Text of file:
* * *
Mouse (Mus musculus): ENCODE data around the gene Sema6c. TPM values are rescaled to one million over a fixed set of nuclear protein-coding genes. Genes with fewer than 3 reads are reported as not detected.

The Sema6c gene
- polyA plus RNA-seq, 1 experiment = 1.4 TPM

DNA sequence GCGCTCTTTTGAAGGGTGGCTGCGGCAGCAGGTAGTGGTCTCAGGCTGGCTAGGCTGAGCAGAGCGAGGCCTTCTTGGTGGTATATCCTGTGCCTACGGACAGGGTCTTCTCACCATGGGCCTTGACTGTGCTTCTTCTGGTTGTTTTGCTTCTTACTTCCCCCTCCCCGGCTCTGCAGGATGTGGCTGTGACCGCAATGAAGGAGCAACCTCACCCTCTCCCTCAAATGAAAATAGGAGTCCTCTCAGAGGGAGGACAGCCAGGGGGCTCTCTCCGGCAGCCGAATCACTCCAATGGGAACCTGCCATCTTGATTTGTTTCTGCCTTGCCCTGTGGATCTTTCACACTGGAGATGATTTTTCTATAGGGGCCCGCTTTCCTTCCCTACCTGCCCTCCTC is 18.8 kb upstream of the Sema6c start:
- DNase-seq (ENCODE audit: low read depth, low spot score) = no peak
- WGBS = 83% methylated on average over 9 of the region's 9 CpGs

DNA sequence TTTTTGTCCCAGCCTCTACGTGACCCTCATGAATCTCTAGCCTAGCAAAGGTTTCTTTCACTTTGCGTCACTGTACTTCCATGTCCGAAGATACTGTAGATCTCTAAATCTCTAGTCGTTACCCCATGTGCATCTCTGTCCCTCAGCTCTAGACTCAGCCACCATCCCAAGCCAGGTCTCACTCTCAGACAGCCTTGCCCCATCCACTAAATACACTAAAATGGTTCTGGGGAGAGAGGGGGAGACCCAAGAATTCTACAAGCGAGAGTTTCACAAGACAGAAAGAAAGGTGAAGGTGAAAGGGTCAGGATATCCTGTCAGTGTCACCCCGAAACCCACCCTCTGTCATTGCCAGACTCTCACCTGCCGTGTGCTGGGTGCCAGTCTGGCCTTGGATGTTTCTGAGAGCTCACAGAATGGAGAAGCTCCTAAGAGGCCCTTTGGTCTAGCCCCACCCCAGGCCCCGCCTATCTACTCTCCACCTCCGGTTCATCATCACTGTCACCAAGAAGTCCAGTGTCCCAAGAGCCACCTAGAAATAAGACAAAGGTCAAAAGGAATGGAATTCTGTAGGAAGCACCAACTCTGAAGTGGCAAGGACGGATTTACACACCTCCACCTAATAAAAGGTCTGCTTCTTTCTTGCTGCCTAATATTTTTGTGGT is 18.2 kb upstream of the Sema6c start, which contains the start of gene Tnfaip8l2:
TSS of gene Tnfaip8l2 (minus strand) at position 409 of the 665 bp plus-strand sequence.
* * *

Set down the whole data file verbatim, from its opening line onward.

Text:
Mouse (Mus musculus): ENCODE data around the gene Sema6c. TPM values are rescaled to one million over a fixed set of nuclear protein-coding genes. Genes with fewer than 3 reads are reported as not detected.

The Sema6c gene
- polyA plus RNA-seq, 1 experiment = 1.4 TPM

DNA sequence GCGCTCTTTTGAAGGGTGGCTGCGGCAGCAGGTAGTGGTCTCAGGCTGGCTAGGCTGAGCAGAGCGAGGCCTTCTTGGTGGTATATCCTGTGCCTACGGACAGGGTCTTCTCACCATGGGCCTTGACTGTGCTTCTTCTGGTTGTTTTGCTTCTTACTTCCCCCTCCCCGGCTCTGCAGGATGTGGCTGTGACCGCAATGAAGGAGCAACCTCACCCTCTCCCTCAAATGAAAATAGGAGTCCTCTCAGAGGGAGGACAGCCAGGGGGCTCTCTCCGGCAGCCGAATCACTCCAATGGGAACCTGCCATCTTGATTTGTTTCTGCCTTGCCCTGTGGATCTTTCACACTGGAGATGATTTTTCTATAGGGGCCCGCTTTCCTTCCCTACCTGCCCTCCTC is 18.8 kb upstream of the Sema6c start:
- DNase-seq (ENCODE audit: low read depth, low spot score) = no peak
- WGBS = 83% methylated on average over 9 of the region's 9 CpGs

DNA sequence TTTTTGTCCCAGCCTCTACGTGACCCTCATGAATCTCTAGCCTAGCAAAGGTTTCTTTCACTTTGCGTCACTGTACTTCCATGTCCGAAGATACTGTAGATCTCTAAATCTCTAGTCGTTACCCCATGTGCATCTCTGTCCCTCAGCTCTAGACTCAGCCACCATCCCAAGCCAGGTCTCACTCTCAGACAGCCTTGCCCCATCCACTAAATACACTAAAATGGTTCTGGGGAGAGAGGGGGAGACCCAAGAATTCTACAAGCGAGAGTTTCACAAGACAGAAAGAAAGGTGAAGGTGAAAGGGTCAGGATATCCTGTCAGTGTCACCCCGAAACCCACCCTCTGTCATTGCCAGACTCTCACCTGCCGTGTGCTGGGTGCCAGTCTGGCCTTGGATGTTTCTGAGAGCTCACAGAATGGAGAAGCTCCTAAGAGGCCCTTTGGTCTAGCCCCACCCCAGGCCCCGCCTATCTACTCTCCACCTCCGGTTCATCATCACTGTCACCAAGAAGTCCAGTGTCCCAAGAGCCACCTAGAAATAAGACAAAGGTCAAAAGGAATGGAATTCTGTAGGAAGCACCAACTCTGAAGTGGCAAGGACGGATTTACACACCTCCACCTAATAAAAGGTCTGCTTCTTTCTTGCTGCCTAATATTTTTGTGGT is 18.2 kb upstream of the Sema6c start, which contains the start of gene Tnfaip8l2:
TSS of gene Tnfaip8l2 (minus strand) at position 409 of the 665 bp plus-strand sequence.